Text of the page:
Dolphin found tangled in illegally-placed fishing net off Texas coast, officials say

A bottlenose dolphin was tangled up in a fishing net that is illegal in Texas waters, according to the U.S. Coast Guard. Fortunately, someone in a charter boat spotted the dolphin and called for help.

Crews with Coast Guard Station South Padre Island were called to the net at about 10:30 a.m. May 4, according to a news release from the agency.

Alongside the dolphin were 10 bonnethead sharks, a blacktip shark, 20 catfish and a redfish, officials said.

“This incident clearly exemplifies the negative impacts of illegal fishing gear used in U.S. waters,” said Petty Officer 3rd Class Drew Ferguson, a Station South Padre Island boarding officer, in the news release. “Not only does it impact marine life, but the entire ecosystem as a whole. Thankfully, we were able to free the dolphin and remove the gillnet before it trapped and killed any additional marine life.”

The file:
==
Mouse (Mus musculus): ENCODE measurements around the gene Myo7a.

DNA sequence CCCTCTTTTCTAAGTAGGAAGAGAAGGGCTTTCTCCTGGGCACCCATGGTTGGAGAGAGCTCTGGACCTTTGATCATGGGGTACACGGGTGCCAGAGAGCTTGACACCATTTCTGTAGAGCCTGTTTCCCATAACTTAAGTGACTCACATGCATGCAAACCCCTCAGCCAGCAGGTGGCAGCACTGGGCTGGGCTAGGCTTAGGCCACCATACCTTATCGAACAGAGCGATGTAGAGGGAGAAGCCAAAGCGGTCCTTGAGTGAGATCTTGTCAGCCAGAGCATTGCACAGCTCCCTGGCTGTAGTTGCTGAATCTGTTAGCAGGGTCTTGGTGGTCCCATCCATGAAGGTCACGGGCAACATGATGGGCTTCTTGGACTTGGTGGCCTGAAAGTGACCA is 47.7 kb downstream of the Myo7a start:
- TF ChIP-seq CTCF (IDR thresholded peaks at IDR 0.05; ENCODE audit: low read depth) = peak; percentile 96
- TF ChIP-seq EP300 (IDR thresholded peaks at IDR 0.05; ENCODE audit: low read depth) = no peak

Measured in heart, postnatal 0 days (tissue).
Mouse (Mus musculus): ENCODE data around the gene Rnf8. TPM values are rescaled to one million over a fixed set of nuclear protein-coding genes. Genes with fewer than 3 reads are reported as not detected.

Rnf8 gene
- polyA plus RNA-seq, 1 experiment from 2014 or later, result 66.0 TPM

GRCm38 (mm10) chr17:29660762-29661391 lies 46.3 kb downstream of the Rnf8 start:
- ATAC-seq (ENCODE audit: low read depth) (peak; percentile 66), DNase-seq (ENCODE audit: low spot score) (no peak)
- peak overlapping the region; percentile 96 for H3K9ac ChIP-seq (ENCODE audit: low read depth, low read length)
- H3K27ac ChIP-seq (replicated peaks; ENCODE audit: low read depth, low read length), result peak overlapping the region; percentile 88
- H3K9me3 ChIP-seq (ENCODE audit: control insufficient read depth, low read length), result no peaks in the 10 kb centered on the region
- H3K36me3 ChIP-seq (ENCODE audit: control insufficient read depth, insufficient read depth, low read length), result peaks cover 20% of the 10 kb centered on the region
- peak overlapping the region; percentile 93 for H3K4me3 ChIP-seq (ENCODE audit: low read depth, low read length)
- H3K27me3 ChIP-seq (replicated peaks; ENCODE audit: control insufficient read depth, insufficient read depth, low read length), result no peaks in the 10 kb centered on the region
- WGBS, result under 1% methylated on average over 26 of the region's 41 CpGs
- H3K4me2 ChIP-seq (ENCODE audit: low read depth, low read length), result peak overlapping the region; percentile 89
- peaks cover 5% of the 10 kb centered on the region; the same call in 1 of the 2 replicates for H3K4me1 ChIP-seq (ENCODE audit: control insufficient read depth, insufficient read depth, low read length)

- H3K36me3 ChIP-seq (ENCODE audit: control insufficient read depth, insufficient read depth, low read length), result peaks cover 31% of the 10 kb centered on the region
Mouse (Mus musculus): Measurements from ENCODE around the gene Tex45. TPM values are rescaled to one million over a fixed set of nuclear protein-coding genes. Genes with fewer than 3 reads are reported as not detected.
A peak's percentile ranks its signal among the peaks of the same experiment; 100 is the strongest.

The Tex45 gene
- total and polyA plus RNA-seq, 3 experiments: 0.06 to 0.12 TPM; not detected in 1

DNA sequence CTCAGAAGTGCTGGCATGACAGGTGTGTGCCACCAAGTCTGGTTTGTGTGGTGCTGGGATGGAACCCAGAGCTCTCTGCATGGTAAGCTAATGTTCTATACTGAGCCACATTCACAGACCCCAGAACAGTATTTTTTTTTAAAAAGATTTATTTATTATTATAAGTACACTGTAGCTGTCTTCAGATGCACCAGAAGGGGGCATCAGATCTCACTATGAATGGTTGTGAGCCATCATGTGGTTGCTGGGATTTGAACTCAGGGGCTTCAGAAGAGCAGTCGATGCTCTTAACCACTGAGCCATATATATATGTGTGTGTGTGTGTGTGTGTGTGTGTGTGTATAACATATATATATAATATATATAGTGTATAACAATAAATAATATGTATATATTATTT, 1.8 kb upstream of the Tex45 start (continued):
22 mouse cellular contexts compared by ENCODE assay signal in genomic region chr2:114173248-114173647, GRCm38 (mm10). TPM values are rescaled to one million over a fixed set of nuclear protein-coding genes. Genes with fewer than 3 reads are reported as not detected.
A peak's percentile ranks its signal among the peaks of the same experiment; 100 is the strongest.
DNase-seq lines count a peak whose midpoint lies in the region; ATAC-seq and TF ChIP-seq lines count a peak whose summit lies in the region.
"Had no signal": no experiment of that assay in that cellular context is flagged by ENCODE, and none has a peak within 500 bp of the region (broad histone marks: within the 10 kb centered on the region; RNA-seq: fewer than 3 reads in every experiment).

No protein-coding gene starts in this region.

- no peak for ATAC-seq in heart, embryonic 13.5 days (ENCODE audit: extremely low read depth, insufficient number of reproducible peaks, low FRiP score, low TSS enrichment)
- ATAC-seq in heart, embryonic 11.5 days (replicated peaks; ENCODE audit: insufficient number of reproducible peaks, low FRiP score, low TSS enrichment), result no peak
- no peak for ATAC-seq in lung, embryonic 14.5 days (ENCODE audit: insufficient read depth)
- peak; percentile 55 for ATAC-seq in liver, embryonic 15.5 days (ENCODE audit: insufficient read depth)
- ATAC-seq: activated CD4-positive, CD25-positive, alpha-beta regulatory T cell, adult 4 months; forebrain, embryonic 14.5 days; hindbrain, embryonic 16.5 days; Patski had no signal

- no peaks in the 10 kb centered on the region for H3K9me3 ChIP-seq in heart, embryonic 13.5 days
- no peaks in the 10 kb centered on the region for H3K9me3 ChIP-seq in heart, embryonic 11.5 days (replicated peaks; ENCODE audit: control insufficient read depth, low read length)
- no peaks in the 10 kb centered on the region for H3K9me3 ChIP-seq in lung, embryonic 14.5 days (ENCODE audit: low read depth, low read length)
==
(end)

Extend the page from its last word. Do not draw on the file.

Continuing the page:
Gillnets — “consisting of a wall of netting with mesh designed to trap fish’s head” — are a major cause of marine animal deaths, according to the Coast Guard. The nets are illegal in Texas waters.

National Oceanic and Atmospheric Administration Fisheries says gillnets are used to target fish including salmon, tuna and sea bass. They can also catch whales, dolphins, sea lions and other marine mammals.

If a marine mammal is tangled up for too long, officials say they can drown.

“A variety of regulations and factors determine the mesh size, length, and height of commercial gillnets, including area fished and target species,” according to NOAA.

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